Critic's Pick: NIN
The black curtain doesn't rise right away. The spastic progression of "Somewhat Damaged" splinters into a light show that spills silhouettes of drums, humans and instruments across the dark canvas. Trent Reznor's shadow comes into sharp focus as his lyrics start to tear through the curtain to an oppressive mass of bodies pressed against the front-row barrier. He's teasing them. And they are all yelling right back, measure for measure until, finally, the curtain yields and the chalk-crusted bodies of the live NIN lash out against the Ohio darkness.
Nine Inch Nails' Fragility v2.0 tour hits Philedelphia on May 6 at the First Union Spectrum. And this work is anything but what its title suggests. Older songs are dragged out,trussed up and given a new ferocity;the newer work is tenacious, scalding and every bit as powerful. The difference between the studio and live versions of NIN's 1999 album The Fragile is the difference between throwing a bullet and shooting it. That isn't to say the album lacks impact, mind;But the live show squeezes like a tourniquet.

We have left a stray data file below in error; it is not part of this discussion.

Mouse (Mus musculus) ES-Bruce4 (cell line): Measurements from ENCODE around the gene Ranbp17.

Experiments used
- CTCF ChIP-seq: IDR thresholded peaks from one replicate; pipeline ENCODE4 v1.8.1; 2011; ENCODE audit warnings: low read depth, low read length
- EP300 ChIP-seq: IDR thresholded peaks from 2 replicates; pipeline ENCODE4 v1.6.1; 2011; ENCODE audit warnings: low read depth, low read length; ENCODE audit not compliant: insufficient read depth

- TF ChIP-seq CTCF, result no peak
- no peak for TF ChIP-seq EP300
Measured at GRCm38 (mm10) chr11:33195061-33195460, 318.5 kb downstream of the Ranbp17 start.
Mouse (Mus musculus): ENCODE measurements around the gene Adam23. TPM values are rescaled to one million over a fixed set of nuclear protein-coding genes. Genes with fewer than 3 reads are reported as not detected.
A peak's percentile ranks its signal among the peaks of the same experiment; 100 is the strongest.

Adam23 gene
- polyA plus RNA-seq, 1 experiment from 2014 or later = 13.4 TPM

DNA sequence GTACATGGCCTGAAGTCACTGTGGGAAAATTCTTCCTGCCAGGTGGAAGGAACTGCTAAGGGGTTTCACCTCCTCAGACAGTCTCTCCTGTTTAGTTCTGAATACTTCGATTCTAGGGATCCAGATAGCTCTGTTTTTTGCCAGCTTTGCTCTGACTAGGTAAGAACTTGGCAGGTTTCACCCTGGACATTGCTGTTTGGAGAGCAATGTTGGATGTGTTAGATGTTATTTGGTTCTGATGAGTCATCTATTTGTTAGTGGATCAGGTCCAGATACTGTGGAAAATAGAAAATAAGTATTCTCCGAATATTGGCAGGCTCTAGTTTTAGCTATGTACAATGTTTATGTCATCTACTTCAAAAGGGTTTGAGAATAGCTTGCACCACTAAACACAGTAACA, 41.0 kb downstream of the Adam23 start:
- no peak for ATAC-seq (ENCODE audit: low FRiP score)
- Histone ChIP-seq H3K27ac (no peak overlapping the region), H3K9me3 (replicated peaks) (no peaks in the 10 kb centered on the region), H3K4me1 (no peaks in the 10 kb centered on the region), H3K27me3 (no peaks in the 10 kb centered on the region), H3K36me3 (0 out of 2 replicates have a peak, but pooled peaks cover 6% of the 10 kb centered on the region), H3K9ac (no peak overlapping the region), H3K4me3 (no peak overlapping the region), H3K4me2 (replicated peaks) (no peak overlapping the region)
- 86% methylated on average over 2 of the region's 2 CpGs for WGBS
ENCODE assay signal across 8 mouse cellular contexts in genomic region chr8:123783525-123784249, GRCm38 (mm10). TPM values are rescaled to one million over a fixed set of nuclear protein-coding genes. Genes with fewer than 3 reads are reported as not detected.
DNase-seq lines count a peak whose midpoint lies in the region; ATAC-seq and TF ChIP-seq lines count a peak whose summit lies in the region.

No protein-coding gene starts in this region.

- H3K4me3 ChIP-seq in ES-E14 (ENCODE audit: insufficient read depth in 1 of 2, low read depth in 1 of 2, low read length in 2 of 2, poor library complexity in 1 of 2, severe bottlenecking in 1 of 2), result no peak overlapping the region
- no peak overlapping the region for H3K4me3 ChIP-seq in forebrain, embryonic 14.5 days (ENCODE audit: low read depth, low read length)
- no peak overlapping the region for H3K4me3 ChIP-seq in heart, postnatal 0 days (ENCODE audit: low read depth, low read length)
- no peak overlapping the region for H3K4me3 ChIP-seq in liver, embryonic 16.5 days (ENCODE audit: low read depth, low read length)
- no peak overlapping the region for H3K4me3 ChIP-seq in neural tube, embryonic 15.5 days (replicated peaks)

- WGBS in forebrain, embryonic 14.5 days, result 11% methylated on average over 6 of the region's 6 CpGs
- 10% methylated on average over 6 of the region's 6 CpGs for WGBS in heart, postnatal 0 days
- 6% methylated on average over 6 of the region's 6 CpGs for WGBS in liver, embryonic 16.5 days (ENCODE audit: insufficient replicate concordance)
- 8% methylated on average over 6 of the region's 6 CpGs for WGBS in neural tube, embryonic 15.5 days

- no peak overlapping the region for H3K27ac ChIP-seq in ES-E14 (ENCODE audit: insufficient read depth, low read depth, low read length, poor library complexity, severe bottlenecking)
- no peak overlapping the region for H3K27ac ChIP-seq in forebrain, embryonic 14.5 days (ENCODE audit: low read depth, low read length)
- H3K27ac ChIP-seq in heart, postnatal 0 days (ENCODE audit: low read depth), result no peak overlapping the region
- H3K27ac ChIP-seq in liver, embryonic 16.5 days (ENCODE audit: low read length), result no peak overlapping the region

Last year Fragile opened strong on the charts and then rapidly spiraled downward. But Reznor is just now hitting state soil in support of the album. The delay is worth it. Fragility v1.0 swept through Europe, focusing on their hits. THe U.S. tour grabs on a different level; it doesn't neglect their history, but rather focuses on their material as a whole. The electronica fuses with the actual instrumentation seamlessly. Reznor continues to move away from the industrial stereotypes, igniting his passionate vocals and instrumentation with backdrop of elemental imagery.
-Helen H. Thompson
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is provided courtesy Keith Duemling and Tracy Thompson from the collection previously
located at SUS.